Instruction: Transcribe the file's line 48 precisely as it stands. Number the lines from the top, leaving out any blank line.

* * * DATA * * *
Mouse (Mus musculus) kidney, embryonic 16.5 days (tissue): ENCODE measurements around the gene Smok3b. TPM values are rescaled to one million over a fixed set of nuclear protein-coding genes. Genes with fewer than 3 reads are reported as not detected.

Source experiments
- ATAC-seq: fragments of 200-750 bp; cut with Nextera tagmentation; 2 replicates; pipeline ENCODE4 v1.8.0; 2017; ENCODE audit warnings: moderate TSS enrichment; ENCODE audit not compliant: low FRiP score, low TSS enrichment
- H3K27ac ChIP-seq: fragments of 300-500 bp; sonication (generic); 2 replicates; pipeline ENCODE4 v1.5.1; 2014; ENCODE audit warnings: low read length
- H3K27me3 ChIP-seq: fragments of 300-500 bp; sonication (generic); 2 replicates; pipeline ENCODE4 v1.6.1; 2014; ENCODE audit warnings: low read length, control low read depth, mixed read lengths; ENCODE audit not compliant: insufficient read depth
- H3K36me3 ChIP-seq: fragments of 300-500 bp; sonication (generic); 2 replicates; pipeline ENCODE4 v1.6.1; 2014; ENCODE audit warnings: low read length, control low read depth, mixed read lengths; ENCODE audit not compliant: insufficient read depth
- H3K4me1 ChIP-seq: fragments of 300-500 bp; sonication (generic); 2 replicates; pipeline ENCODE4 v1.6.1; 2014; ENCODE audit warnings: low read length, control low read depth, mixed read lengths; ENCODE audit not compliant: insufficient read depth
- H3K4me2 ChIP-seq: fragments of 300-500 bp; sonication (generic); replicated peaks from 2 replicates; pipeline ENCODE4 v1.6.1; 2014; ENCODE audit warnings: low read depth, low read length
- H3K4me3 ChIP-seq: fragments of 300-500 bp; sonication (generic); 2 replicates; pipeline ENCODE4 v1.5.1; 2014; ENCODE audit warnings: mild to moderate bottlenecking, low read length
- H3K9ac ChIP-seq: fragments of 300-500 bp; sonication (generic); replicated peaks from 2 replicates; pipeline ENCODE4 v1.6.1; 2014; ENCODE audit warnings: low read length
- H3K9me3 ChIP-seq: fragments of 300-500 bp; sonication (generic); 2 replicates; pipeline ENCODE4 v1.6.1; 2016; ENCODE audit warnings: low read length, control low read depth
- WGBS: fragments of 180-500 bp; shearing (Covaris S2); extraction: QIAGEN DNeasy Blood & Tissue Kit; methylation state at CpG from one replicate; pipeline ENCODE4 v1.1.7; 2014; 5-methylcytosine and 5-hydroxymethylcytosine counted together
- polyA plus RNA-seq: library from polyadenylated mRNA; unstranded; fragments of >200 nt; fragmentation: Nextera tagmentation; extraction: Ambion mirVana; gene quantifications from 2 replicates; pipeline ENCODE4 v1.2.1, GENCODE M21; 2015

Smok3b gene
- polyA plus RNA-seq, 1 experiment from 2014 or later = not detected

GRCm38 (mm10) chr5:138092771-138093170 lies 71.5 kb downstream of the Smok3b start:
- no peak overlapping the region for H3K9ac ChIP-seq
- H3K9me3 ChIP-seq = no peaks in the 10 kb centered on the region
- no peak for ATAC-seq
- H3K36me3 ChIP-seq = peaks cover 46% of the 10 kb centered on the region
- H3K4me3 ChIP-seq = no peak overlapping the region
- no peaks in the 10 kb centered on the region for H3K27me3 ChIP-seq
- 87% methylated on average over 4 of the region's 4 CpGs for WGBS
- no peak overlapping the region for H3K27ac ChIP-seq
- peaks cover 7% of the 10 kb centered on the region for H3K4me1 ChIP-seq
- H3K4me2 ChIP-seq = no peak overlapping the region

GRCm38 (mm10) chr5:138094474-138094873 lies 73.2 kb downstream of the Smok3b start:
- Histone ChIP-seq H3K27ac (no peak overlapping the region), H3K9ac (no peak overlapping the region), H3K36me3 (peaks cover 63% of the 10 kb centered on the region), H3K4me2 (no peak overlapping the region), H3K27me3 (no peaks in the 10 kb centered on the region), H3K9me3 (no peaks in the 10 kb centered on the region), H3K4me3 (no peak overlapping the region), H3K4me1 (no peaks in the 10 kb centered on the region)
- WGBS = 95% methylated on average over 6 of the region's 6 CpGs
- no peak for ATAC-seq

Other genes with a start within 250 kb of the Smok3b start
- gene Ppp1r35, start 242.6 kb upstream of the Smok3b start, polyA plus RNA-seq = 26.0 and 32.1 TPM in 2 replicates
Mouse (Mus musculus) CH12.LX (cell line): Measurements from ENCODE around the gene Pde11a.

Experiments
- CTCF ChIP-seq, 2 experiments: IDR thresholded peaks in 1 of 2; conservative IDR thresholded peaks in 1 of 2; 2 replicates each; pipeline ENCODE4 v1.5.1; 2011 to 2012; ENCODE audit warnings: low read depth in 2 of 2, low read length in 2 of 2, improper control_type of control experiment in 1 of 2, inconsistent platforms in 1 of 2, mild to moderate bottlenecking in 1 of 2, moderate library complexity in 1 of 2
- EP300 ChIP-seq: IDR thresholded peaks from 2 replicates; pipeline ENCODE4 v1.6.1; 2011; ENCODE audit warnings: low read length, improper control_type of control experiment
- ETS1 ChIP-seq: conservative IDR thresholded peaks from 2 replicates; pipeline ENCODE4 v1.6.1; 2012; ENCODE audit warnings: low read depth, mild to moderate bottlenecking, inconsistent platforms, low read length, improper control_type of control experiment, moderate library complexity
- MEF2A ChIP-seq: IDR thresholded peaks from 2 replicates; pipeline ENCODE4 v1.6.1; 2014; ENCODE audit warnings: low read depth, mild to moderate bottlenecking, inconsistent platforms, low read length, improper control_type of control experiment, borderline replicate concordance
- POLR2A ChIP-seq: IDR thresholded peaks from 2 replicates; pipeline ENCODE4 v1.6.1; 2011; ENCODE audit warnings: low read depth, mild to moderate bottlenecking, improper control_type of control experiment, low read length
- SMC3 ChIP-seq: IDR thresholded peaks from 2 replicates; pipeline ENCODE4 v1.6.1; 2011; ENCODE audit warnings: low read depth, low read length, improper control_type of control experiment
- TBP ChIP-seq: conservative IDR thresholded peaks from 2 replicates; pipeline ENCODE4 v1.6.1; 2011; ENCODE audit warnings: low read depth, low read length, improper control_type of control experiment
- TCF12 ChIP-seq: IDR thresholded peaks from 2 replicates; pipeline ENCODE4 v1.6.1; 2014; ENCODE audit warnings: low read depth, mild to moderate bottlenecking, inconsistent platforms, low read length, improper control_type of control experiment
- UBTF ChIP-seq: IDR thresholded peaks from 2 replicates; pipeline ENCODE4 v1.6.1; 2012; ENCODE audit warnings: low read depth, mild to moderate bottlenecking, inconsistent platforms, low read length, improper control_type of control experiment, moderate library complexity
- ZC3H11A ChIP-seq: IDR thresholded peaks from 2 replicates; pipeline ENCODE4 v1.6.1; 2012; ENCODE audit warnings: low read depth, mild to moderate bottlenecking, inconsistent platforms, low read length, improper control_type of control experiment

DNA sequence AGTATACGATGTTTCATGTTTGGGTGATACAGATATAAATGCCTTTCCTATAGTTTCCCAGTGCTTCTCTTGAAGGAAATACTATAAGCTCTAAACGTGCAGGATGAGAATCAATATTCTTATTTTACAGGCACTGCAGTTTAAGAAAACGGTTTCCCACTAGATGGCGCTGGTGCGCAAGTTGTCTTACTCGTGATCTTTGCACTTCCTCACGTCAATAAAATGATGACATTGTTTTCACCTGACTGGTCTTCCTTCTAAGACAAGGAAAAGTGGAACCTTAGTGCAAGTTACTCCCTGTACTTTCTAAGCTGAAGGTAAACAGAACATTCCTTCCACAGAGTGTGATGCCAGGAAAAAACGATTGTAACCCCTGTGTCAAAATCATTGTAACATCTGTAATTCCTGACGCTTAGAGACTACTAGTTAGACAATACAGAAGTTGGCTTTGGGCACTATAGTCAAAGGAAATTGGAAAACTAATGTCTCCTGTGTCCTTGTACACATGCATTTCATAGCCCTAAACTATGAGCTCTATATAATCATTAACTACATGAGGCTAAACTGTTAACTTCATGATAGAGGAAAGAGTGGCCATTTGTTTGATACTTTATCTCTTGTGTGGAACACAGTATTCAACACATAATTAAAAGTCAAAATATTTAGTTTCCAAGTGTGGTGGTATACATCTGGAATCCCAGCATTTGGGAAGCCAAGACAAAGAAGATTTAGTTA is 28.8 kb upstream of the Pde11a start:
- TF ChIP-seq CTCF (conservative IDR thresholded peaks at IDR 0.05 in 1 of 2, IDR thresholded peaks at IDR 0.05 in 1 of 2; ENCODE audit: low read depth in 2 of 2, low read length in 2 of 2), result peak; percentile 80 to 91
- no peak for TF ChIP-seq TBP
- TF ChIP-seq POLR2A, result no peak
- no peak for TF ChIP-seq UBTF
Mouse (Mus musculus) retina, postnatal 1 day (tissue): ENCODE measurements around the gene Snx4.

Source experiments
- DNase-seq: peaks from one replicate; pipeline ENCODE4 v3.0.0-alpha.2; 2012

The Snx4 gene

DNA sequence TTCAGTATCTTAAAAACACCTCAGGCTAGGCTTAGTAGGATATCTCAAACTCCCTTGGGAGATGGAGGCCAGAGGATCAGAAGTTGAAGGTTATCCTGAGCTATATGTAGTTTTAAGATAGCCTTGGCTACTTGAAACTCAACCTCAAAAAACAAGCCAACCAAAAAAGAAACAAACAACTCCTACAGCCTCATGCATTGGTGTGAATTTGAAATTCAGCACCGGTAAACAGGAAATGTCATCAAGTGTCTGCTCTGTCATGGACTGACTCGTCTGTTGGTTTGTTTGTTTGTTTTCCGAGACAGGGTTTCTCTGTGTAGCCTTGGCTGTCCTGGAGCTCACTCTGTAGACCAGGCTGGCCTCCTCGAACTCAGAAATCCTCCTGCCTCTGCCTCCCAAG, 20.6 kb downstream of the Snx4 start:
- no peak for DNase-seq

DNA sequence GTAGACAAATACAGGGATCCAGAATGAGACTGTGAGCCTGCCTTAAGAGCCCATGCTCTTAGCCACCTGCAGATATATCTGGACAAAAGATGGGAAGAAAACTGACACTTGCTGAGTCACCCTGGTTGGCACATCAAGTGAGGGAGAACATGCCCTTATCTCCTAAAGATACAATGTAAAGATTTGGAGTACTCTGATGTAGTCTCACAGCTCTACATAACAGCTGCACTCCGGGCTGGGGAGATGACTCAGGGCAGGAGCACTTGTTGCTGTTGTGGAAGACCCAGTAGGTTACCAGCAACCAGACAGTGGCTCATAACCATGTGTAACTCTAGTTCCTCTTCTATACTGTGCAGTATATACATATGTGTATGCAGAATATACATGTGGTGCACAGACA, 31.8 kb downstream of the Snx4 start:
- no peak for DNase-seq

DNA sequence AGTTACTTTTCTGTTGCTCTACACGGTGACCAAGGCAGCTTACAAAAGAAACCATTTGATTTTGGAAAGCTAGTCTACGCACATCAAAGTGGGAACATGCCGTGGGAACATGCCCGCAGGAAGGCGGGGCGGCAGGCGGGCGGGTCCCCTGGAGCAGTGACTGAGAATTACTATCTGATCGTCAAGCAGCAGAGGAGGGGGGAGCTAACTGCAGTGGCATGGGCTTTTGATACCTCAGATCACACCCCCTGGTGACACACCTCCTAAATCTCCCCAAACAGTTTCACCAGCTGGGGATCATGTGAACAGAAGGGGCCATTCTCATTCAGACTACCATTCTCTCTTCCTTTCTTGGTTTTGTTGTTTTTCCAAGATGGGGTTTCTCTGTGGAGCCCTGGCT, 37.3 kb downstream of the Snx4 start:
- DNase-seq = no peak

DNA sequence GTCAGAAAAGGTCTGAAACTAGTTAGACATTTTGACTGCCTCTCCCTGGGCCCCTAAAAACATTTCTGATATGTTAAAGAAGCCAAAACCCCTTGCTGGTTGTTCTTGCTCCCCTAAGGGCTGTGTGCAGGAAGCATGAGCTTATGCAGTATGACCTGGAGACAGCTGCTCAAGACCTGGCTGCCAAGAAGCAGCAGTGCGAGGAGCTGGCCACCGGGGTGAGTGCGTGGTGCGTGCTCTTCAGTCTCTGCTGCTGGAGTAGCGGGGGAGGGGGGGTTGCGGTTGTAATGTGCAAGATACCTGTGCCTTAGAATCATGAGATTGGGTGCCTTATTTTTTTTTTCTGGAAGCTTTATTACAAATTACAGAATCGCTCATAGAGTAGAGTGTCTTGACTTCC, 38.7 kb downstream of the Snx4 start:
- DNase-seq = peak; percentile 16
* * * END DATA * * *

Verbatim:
- TF ChIP-seq POLR2A, result no peak